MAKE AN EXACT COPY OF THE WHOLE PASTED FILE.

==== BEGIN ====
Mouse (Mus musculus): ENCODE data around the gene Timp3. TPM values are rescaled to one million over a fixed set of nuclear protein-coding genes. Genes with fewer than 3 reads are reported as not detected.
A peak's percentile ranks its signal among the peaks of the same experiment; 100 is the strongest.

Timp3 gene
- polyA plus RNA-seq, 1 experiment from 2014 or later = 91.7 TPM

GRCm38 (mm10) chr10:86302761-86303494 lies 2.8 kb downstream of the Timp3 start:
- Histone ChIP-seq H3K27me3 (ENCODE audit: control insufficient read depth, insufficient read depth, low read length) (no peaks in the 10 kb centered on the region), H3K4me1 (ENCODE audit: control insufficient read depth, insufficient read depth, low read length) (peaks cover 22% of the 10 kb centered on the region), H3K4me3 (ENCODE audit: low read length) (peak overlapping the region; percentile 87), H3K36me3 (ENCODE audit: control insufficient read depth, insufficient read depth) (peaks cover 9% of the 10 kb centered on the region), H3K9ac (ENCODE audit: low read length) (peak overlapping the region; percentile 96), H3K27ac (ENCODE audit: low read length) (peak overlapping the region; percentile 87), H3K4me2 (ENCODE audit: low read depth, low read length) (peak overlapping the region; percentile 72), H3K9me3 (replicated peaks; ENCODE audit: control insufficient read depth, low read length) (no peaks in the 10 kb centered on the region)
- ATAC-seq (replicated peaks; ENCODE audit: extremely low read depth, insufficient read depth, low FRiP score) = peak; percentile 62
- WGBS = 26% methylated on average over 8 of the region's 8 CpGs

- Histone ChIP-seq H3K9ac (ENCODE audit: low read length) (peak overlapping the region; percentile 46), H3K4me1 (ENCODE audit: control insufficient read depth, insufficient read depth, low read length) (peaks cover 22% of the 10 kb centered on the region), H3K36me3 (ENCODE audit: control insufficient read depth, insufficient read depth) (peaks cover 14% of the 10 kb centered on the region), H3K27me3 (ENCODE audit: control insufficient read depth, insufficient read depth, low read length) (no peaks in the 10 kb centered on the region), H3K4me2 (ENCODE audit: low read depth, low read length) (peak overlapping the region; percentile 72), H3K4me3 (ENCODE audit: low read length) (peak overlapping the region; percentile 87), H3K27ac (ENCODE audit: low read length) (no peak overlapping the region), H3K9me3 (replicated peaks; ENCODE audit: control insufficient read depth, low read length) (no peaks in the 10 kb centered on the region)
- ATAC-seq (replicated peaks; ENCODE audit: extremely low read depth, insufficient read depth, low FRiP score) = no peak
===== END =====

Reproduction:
Mouse (Mus musculus): ENCODE data around the gene Timp3. TPM values are rescaled to one million over a fixed set of nuclear protein-coding genes. Genes with fewer than 3 reads are reported as not detected.
A peak's percentile ranks its signal among the peaks of the same experiment; 100 is the strongest.

Timp3 gene
- polyA plus RNA-seq, 1 experiment from 2014 or later = 91.7 TPM

GRCm38 (mm10) chr10:86302761-86303494 lies 2.8 kb downstream of the Timp3 start:
- Histone ChIP-seq H3K27me3 (ENCODE audit: control insufficient read depth, insufficient read depth, low read length) (no peaks in the 10 kb centered on the region), H3K4me1 (ENCODE audit: control insufficient read depth, insufficient read depth, low read length) (peaks cover 22% of the 10 kb centered on the region), H3K4me3 (ENCODE audit: low read length) (peak overlapping the region; percentile 87), H3K36me3 (ENCODE audit: control insufficient read depth, insufficient read depth) (peaks cover 9% of the 10 kb centered on the region), H3K9ac (ENCODE audit: low read length) (peak overlapping the region; percentile 96), H3K27ac (ENCODE audit: low read length) (peak overlapping the region; percentile 87), H3K4me2 (ENCODE audit: low read depth, low read length) (peak overlapping the region; percentile 72), H3K9me3 (replicated peaks; ENCODE audit: control insufficient read depth, low read length) (no peaks in the 10 kb centered on the region)
- ATAC-seq (replicated peaks; ENCODE audit: extremely low read depth, insufficient read depth, low FRiP score) = peak; percentile 62
- WGBS = 26% methylated on average over 8 of the region's 8 CpGs

- Histone ChIP-seq H3K9ac (ENCODE audit: low read length) (peak overlapping the region; percentile 46), H3K4me1 (ENCODE audit: control insufficient read depth, insufficient read depth, low read length) (peaks cover 22% of the 10 kb centered on the region), H3K36me3 (ENCODE audit: control insufficient read depth, insufficient read depth) (peaks cover 14% of the 10 kb centered on the region), H3K27me3 (ENCODE audit: control insufficient read depth, insufficient read depth, low read length) (no peaks in the 10 kb centered on the region), H3K4me2 (ENCODE audit: low read depth, low read length) (peak overlapping the region; percentile 72), H3K4me3 (ENCODE audit: low read length) (peak overlapping the region; percentile 87), H3K27ac (ENCODE audit: low read length) (no peak overlapping the region), H3K9me3 (replicated peaks; ENCODE audit: control insufficient read depth, low read length) (no peaks in the 10 kb centered on the region)
- ATAC-seq (replicated peaks; ENCODE audit: extremely low read depth, insufficient read depth, low FRiP score) = no peak